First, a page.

Guide dogs lead a double life.
Naturally inquisitive and playful, they know that when they slip on that green jacket, they're in full guide-dog mode and all activities cease in deference to their blind human partner.
These dogs get to be this refined in knowing their place and what is expected of them thanks to volunteers like Cory Olson and his wife Diane, who take in new puppies at eight or nine weeks old and teach them basic obedience and good manners as well as help socialize them to the human world.
The Olsons brought home their newest pup two weeks ago: a black Labrador by the name of Geo who had not yet been potty-trained. They are part of a small but dedicated group of Plateau residents who raise puppies for the national organization Guide Dogs for the Blind. Currently, the group, operating under the name Future Vision, is about 10 strong, made up of residents in Enumclaw, Buckley and Bonney Lake, and they are working with five dogs for the organization.
Jana Decker and Kristen Schuver are this group's leaders. Their dogs represent the spectrum of training that guide dogs typically receive from volunteers before they are returned to the organization's 'college' in Boring, Ore., to learn specialized skills adapted for the blind as well as for final assessments and placement.
Decker's currently working with Lila, another Lab who had started training with the Olsons. Schuver was ready to say goodbye to Allegra, a Golden Retriever she had been working with the last 13 months who was ready to graduate and head to 'college.'
Socializing Volunteer Work
Prior to the dogs leaving their volunteers trainers, they typically spend between 14 to 18 months working together, and much of the training involves socializing the dogs so they get to go to a lot of places with their human trainers.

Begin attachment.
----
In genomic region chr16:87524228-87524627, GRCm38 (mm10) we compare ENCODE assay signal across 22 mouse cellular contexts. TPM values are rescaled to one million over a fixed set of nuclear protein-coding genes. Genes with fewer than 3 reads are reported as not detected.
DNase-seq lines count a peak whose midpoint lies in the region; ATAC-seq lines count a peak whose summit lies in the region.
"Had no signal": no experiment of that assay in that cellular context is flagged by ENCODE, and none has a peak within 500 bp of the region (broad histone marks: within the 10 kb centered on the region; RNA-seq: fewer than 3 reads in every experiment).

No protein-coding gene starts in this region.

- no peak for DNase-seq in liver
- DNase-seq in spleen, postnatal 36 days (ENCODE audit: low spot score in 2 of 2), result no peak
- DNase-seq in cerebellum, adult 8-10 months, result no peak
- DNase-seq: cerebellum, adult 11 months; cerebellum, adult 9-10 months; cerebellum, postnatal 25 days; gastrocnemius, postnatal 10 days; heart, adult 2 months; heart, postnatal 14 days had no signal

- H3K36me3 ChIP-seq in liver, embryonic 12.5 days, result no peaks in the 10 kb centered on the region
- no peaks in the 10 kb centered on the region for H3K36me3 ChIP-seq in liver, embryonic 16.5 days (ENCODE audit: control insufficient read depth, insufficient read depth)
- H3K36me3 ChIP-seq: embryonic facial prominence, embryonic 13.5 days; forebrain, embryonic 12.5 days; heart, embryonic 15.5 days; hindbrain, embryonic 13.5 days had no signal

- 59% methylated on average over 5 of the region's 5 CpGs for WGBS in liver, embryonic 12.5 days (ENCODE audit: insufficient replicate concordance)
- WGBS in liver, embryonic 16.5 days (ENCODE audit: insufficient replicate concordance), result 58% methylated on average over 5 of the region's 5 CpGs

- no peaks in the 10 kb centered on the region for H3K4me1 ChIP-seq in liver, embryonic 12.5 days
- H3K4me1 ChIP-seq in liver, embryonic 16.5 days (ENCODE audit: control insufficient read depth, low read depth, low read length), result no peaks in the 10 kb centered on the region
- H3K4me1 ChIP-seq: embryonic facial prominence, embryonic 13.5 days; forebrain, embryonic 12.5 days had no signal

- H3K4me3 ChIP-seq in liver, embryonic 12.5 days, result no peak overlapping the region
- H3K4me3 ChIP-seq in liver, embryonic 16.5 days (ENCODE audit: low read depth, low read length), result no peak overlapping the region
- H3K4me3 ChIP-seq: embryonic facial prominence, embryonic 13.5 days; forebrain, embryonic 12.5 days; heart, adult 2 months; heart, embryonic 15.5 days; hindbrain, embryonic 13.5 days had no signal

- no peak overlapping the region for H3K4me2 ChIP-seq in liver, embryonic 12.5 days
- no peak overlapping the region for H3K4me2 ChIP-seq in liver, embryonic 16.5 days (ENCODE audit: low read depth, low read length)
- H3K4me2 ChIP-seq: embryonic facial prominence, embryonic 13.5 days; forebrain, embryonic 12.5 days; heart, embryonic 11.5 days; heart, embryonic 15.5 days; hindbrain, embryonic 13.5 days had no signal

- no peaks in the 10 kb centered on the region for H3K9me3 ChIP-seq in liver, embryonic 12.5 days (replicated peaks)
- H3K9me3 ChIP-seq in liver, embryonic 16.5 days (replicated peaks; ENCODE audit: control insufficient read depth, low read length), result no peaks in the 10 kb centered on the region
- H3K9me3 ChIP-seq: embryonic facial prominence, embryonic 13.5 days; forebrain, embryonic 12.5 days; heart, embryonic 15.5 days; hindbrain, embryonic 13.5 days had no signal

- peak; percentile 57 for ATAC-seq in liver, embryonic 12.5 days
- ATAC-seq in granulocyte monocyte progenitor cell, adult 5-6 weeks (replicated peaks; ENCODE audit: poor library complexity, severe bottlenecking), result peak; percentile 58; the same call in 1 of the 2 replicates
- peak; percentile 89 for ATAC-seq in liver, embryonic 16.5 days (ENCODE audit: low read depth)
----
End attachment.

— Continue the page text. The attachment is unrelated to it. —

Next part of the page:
Schuver, who works at Enumclaw School District, takes Allegra to school with her. Decker, likewise, brings Lila to her office at Boeing. The dogs need to learn to tolerate not really moving for several hours at a time, Decker said. They also go to church.
At the opposite end of the noise spectrum, the dogs also learn to adapt to noisy environments such as athletic events, the grocery store and restaurants. "We get them used to being around people," Decker said. "This community is amazing in allowing us to bring the dogs in, and the businesses are just very nice and open to all of us to coming in. A blind partner has to eat. They want to go to a restaurant, get a haircut, see their dentist..."
The Olsons bring their dogs to the elementary schools during reading times. Given their different destinations, the group also swaps dogs regularly to ensure they receive the full experience of human interaction.
"We just socialize them the best we can and if it means rotating the dogs, than it means rotating the dogs," Decker said. "They have to be comfortable around kids and in an office environment."
Drawbacks: 24/7 Work and Saying Goodbye
The pups are adorable and fun to play with, but Decker doesn't deny the fact that the volunteer work is hard and there's no off time.
"It does take a family to raise it," she said. "The kids can't be the ones to do it alone."
Future Vision's guidelines for prospective puppy raisers requests that "all family members must show a willingness to learn GBD (guide dogs for the blind) puppy training techniques and be willing to participate in club activities."